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Talk about Proxima b highlights week’s calendar

Thanksgiving week is a little light on astronomy events, but there are several club meetings and an interesting talk on the calendar.

Habitability at Proxima b

Victoria Meadows

Victoria Meadows. Photo: UW.

There has been a great deal of talk about exoplanet Proxima b since its discovery in orbit around our nearest stellar neighbor, Proxima Centauri, was announced this summer. The planet’s orbit is within the habitable zone of the star, but there’s still a great deal of question about how habitable planets can actually be when they orbit are close to M dwarf stars such as Proxima Centauri. Victoria Meadows, a professor of astronomy at the University of Washington and principal investigator for the NASA Astrobiology Institute’s Virtual Planetary Laboratory, will talk about how they’re modeling the Proxima system and prospects for observing this interesting exoplanet at 3 p.m. this Tuesday, November 22 during an astrobiology colloquium in Physics/Astronomy Auditorium 118 on the UW campus in Seattle.

If you can’t be there in person you can view the presentation via live stream.

Club events

Rose City AstronomersThe Rose City Astronomers will hold their monthly meeting at 7:30 p.m. Monday, November 21 at the Oregon Museum of Science and Industry in Portland. The guest speaker will be Troy Carpenter, administrator of the Goldendale Observatory State Park in Washington, who will talk about the limitations of human vision, how those limitations hinder our ability to observe the universe, and the technological solutions of the past century that allow us to transcend these challenges. Carpenter will also talk about the Goldendale Observatory upgrade project.

The Island County Astronomical Society will hold its monthly meeting at 6:30 p.m. Monday, November 21 at the Oak Harbor Library. No information about guest speakers or programming had been published as of this writing.

Ron Hobbs

Ron Hobbs. Photo: Greg Scheiderer.

The Eastside Astronomical Society will meet at 7 p.m. Tuesday, November 22 at the Lake Hills Library in Bellevue. Guest speaker Ron Hobbs, a NASA Solar System Ambassador, will talk about how amateur astronomers and other citizen scientists are contributing to space exploration by helping to process the deluge of imagery that comes down daily from space probes.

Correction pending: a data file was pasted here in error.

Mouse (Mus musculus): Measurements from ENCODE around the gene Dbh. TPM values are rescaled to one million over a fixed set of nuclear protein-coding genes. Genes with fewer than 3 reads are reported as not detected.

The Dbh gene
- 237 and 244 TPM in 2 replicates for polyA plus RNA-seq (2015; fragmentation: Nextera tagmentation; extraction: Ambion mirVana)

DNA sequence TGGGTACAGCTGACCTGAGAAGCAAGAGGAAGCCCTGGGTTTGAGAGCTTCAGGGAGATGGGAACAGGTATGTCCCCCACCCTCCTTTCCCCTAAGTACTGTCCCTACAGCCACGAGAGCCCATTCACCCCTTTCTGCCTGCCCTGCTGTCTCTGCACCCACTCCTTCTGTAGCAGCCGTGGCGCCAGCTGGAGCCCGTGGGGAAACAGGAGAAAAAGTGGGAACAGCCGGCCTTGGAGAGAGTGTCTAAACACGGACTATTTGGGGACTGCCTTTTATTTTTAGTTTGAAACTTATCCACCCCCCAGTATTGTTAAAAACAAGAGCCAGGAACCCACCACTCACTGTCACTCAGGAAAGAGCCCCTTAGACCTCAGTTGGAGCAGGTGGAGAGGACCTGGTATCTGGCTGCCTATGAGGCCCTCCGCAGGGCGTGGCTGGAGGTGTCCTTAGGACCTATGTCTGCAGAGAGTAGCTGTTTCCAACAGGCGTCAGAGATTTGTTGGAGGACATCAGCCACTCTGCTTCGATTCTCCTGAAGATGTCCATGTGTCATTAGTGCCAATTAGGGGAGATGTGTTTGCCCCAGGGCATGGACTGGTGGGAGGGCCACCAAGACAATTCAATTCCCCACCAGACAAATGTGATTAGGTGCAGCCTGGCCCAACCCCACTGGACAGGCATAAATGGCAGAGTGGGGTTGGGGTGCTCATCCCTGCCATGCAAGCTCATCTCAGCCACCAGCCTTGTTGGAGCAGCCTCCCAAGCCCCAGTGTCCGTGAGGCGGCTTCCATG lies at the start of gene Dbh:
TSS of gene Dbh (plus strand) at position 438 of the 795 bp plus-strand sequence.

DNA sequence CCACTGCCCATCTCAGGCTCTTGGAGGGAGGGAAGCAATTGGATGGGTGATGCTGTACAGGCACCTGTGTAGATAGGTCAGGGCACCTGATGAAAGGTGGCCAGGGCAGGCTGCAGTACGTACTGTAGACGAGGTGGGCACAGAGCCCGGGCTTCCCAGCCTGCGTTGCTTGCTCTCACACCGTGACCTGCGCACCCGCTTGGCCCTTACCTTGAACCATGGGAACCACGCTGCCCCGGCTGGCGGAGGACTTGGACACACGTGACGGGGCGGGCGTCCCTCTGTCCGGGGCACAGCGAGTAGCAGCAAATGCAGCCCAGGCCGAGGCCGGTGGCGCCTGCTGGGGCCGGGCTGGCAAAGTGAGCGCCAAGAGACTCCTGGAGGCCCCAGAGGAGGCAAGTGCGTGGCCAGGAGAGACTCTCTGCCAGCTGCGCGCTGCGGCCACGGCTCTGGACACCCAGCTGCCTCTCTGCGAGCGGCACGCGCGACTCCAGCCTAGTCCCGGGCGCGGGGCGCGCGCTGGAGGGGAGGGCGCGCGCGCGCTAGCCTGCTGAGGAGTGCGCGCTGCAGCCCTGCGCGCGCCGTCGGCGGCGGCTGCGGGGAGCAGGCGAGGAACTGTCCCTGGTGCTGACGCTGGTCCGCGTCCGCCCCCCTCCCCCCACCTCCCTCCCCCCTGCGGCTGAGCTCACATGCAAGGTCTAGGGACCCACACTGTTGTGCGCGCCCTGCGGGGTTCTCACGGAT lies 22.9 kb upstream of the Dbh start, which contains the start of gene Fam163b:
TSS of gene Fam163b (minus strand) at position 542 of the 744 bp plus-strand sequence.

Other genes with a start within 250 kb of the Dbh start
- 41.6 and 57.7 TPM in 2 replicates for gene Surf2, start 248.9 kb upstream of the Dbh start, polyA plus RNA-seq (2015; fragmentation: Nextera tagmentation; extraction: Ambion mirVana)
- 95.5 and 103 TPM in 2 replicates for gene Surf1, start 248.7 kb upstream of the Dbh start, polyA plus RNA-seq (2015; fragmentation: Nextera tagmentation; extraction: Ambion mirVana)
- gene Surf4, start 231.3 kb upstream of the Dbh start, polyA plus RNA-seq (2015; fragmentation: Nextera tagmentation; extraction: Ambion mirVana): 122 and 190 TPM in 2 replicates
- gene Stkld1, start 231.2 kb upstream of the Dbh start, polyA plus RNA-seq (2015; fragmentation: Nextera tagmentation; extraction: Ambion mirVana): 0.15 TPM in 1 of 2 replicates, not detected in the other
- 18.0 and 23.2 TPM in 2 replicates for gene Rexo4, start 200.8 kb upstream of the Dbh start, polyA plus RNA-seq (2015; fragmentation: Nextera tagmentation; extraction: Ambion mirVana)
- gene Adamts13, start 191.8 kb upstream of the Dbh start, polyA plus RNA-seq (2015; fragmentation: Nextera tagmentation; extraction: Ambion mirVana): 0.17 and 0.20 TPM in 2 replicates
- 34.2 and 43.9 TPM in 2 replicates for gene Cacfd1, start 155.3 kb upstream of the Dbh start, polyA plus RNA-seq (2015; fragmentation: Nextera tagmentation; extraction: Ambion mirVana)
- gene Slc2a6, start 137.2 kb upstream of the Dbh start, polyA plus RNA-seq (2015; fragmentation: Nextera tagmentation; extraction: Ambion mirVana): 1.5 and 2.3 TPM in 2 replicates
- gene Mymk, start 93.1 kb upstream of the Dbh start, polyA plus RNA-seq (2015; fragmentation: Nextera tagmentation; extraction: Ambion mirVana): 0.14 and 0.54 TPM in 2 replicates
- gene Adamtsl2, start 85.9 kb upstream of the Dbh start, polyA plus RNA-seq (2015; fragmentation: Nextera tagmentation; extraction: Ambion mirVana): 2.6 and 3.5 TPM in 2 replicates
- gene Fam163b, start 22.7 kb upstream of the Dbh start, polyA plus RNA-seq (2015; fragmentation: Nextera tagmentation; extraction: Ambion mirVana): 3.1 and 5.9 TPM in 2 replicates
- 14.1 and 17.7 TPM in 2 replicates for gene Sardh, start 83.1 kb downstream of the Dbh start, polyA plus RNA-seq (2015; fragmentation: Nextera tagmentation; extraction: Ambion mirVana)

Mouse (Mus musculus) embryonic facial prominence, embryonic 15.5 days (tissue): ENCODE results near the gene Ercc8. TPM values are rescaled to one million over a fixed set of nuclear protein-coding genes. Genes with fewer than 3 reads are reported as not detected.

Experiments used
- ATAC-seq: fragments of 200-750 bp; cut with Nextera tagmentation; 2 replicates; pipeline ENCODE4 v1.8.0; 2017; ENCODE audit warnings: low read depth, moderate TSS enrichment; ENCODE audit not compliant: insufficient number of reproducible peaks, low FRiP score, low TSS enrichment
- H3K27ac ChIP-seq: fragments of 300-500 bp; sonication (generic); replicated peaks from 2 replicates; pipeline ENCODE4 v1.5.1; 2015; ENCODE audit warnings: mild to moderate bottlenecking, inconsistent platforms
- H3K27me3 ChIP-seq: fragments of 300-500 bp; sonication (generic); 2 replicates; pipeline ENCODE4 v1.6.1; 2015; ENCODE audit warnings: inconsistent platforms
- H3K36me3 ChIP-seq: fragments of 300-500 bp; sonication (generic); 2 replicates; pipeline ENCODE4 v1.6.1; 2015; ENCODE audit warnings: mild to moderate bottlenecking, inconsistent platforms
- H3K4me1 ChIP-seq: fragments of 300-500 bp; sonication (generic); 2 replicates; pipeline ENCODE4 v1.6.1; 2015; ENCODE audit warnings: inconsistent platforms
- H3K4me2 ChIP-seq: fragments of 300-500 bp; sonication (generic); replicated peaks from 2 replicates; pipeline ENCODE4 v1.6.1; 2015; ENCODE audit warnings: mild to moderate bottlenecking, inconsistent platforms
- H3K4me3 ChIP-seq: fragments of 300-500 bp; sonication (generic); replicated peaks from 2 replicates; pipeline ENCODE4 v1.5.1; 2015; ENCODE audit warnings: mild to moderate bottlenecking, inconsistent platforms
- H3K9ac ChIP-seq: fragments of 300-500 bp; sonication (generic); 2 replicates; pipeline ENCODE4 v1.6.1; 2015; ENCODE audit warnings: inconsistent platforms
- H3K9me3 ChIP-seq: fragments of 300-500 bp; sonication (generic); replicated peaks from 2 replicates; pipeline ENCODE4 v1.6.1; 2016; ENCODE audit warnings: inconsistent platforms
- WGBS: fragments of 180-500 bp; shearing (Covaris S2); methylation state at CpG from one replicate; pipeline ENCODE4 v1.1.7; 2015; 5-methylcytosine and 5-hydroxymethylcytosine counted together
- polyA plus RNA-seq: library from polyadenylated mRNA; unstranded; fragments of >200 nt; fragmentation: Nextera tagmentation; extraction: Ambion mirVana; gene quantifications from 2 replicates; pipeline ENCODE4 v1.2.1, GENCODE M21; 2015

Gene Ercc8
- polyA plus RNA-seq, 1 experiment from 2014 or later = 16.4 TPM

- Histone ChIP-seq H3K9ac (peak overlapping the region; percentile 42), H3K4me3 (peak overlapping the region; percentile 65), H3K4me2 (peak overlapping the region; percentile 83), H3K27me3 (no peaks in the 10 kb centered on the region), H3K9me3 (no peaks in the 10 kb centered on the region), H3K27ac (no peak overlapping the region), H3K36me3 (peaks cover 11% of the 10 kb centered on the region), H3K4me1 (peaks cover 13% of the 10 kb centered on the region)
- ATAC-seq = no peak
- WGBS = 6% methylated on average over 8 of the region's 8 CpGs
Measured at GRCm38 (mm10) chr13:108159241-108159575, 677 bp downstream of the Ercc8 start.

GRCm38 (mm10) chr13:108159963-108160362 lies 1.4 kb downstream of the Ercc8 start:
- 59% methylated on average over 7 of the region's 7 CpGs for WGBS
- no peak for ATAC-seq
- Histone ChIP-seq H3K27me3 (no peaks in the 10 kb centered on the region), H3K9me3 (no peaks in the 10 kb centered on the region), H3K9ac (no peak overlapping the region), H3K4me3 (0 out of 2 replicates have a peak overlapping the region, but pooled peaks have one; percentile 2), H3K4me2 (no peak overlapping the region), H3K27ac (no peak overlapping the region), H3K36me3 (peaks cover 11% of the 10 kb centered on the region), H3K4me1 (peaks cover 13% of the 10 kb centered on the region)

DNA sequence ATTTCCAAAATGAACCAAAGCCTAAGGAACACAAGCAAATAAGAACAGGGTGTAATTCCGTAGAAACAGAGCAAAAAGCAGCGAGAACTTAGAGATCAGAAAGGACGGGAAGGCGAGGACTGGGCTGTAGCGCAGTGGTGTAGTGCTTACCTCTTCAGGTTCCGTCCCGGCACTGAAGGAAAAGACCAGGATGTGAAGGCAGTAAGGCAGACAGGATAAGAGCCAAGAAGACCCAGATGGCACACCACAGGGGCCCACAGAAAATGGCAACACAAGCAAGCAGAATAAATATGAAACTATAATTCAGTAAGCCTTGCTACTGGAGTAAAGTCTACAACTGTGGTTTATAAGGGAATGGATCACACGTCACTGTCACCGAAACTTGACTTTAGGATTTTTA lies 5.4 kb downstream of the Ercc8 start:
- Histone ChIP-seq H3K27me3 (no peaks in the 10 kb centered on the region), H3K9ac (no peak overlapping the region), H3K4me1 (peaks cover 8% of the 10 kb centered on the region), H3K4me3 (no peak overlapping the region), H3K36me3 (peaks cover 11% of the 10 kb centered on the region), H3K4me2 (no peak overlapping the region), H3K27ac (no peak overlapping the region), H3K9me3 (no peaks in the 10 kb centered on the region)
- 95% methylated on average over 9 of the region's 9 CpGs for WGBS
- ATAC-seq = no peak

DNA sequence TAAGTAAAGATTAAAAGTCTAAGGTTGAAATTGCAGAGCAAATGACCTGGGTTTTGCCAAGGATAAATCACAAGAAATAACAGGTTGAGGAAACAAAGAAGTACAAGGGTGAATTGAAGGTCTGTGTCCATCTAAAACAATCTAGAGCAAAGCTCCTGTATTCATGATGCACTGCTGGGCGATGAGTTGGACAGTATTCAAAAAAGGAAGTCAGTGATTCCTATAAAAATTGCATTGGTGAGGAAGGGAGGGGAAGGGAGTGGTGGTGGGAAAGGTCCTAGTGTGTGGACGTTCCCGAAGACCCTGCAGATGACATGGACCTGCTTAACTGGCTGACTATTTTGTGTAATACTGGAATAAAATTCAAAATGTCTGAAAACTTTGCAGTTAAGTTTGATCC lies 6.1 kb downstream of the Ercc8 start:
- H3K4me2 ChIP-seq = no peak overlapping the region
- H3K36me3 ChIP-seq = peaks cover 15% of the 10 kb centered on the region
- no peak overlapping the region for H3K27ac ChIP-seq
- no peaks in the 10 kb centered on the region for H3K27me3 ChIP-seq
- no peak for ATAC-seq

Futures file

You can scout out future astronomy events on our calendar. New additions to the calendar this week include:

Up in the sky

Jupiter will appear very close to the Moon on Thanksgiving day. This Week’s Sky at a Glance from Sky & Telescope magazine and The Sky This Week from Astronomy offer more observing highlights for the week.

Happy Thanksgiving!

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Answering What If? Friday in Bremerton

Planetarium events and a handful of astronomy club functions highlight the astronomy calendar for this week.

Pacific Planetarium in Bremerton plans shows titled “What If?” this Friday, July 15 at 5 p.m., 6 p.m., and 7 p.m. The sessions will take on some of the queries posed in the book What If?: Serious Scientific Answers to Absurd Hypothetical Questions (Houghton Mifflin Harcourt, 2014) by Randall Munroe, the former NASA scientist turned cartoonist and creator of the comic xkcd. Admission to the programs is $5.

For those traveling to the planetarium from the east side of the sound, it is less than a mile from the Bremerton ferry terminal. Save the car fare and walk on!

Pacific Science CenterThe Willard Smith Planetarium at Pacific Science Center features daily programs on a variety of topics, and they have offerings suitable for all ages. Check our calendar, or theirs, for the schedule.

Astronomy club events

Olympic Astronomical SocietyThe Olympic Astronomical Society will hold its monthly meeting at 7:30 p.m. Monday, July 11 in room Art 103 at Olympic College in Bremerton. Talks on the agenda will cover the summer night sky, explosions in space, and core collapse super novae.

beaslogo_300The Boeing Employees Astronomical Society will hold its monthly meeting Thursday, July 14 in the Boeing “Oxbow” Recreation Center, Building 9-150, Room 201. The program will be “Juno to Jupiter: Piercing the Veil,” a presentation by solar system ambassador Ron Hobbs about the Juno mission, which arrived at Jupiter last week. A social half hour begins at 6:30 p.m. with the program slated for 7 p.m. All Boeing employees, friends and family are invited. Non-Boeing guests must be escorted, so please RSVP to BEAS president David Ingram.

You can get a preview of the program by reading our recent article with Hobbs or listening to the podcast directly below.

Tacoma Astronomical SocietyThe Tacoma Astronomical Society plans one of its free public nights for 9 p.m. Saturday, July 16 at the Fort Steilacoom campus of Pierce College. The all-weather program will cover constellations and star-hopping. If the skies are clear club members will be on hand with telescopes for observing.